[ntp:questions] Is this normal behavior?

Per Hedeland per at hedeland.org
Sat Mar 3 10:26:55 UTC 2007


In article <45E8AAC2.2050905 at comcast.net> "Richard B. gilbert"
<rgilbert88 at comcast.net> writes:
>Zembower, Kevin wrote:
>> I notice the problem here, and if I run 'watch ntpq -p.' Seldom is my
>> reachability 377, and it frequently and inexplicitly drops to 1 as I'm
>> watching it. Ten minutes ago reachability was 177 as shown above.
>> Watching it in the last minute, it dropped from 377 to 1 on all sources.
[snip]
>> 
>> Is this normal behavior for NTP, to frequently lose the ability to reach
>> a timeserver? If not, how can I troubleshoot it further?
>
>
>Hell no!  You seem to have a serious network problem of some sort.  Can 
>you ping these servers?  At a time when the problem is manifesting itself?

Uh, you're suggesting that his network is so bad that it takes back
packets that have already been received? Obviously this has nothing to
do with network connectivity, the explanation is below.

>> Dec  8 09:49:21 cn2 ntpd[16955]: time reset +4.512453 s
>> Dec  8 09:53:41 cn2 ntpd[16955]: synchronized to LOCAL(0), stratum 13
>> Dec  8 09:54:39 cn2 ntpd[16955]: synchronized to 128.220.2.7, stratum 2
>> Dec  8 09:54:44 cn2 ntpd[16955]: synchronized to 192.5.41.41, stratum 1
>> Dec  8 10:01:11 cn2 ntpd[16955]: synchronized to 67.128.71.75, stratum 2
>> Dec  8 10:02:14 cn2 ntpd[16955]: synchronized to 192.5.41.41, stratum 1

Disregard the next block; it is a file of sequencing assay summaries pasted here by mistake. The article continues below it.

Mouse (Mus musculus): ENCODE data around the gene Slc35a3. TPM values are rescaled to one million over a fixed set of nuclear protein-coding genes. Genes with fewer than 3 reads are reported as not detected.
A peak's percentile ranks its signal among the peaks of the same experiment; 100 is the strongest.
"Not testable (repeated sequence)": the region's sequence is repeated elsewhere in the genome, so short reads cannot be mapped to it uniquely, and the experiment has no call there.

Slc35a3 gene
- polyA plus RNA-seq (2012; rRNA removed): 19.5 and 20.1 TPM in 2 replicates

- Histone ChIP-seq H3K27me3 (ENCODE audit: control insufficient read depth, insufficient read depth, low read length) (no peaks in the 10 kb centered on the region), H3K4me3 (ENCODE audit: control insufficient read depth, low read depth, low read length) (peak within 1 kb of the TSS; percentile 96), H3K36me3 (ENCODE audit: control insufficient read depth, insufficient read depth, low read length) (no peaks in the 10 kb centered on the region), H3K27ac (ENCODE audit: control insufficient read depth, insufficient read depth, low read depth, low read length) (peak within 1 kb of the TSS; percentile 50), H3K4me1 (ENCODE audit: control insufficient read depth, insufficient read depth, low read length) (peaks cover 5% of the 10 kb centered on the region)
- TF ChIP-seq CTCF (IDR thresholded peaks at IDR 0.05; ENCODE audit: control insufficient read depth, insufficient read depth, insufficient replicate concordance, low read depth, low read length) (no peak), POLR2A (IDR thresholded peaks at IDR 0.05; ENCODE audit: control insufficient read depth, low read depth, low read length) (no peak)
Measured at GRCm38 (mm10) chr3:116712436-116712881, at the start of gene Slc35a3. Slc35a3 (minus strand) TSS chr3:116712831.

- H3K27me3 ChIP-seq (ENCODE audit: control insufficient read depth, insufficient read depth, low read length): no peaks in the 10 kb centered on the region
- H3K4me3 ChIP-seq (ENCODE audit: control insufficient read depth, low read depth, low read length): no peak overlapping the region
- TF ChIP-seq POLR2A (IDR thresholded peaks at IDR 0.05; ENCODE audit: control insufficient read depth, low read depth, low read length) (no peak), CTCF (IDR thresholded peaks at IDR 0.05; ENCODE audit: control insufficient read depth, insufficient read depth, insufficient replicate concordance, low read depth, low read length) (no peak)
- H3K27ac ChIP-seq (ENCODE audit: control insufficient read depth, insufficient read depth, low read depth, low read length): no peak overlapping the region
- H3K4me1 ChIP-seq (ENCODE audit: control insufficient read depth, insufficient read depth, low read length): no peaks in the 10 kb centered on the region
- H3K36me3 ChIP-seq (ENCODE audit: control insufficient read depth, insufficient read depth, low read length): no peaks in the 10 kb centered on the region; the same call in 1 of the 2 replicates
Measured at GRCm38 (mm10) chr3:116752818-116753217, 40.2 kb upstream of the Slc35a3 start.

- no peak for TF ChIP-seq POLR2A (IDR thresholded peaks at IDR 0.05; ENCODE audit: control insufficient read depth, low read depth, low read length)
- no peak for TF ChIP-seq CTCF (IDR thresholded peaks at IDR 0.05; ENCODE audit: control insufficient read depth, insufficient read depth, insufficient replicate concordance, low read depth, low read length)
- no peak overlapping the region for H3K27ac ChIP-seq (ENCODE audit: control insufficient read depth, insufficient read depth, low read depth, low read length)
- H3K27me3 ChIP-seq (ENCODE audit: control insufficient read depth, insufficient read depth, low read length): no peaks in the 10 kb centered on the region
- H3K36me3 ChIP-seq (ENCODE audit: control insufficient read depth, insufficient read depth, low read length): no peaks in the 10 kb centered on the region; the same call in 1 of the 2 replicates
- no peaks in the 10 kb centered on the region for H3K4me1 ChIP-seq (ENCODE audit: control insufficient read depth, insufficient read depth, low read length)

>> Dec  8 10:09:40 cn2 ntpd[16955]: synchronized to 67.128.71.75, stratum 2
>> Dec  8 10:10:51 cn2 ntpd[16955]: synchronized to 192.5.41.41, stratum 1
>> Dec  8 10:10:51 cn2 ntpd[16955]: time reset +3.950081 s
>> Dec  8 10:15:08 cn2 ntpd[16955]: synchronized to LOCAL(0), stratum 13
>> Dec  8 10:16:14 cn2 ntpd[16955]: synchronized to 192.5.41.41, stratum 1
>> 
>> These time resets seem rather large to me. Is this normal, too?
>
>That's not normal either.

Moreover, it's the reason for the 'reach' register dropping to 1 - every
time ntpd does a reset, it effectively starts over with its
calculations, intentionally resetting all previous state including
'reach'.

And of course the resets reveal the real problem here - your (Kevin's)
clock is drifting like crazy. The fact that the resets are large is one
problem indicator, but in normal operation there shouldn't be any resets
at all, and the thing to take special note of is the relation between
the size of the resets and the interval between them.

In this case, the last reset was + ~ 4 seconds, 21.5 minutes after the
previous one, which means that your clock is slow by 4/1290 or 3100 ppm
(parts per million), which is way beyond the 500 ppm limit where ntpd
can operate without resets. You may have a hardware problem, but it's
probably more likely that you're losing clock interrupts.

A reportedly common case of this is running Linux with a high "clock
rate" a.k.a.  "hz", like 1000 which seems to be popular in recent
distributions. Dropping it down to a more traditional 100 or at least
250 is said to help. Another cause may be high disk I/O activitiy on an
OS where disk drivers lock out clock interrupts for long periods -
making sure to use DMA for this (if supported by driver and HW of
course) can help in this case.

--Per Hedeland
per at hedeland.org




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